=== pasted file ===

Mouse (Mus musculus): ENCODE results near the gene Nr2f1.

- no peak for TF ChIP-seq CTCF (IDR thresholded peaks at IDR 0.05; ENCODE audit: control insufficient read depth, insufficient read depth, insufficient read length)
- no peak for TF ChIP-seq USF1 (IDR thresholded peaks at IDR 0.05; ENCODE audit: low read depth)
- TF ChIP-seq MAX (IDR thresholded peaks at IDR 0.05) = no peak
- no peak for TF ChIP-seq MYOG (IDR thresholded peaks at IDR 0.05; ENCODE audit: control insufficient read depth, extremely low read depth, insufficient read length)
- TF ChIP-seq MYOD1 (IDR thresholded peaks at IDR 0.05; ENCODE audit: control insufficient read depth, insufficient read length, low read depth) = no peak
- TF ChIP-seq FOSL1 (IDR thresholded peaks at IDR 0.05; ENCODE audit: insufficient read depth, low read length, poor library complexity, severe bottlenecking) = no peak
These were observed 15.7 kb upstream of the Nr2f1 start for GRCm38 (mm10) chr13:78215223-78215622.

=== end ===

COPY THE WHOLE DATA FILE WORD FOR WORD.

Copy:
Mouse (Mus musculus): ENCODE results near the gene Nr2f1.

- no peak for TF ChIP-seq CTCF (IDR thresholded peaks at IDR 0.05; ENCODE audit: control insufficient read depth, insufficient read depth, insufficient read length)
- no peak for TF ChIP-seq USF1 (IDR thresholded peaks at IDR 0.05; ENCODE audit: low read depth)
- TF ChIP-seq MAX (IDR thresholded peaks at IDR 0.05) = no peak
- no peak for TF ChIP-seq MYOG (IDR thresholded peaks at IDR 0.05; ENCODE audit: control insufficient read depth, extremely low read depth, insufficient read length)
- TF ChIP-seq MYOD1 (IDR thresholded peaks at IDR 0.05; ENCODE audit: control insufficient read depth, insufficient read length, low read depth) = no peak
- TF ChIP-seq FOSL1 (IDR thresholded peaks at IDR 0.05; ENCODE audit: insufficient read depth, low read length, poor library complexity, severe bottlenecking) = no peak
These were observed 15.7 kb upstream of the Nr2f1 start for GRCm38 (mm10) chr13:78215223-78215622.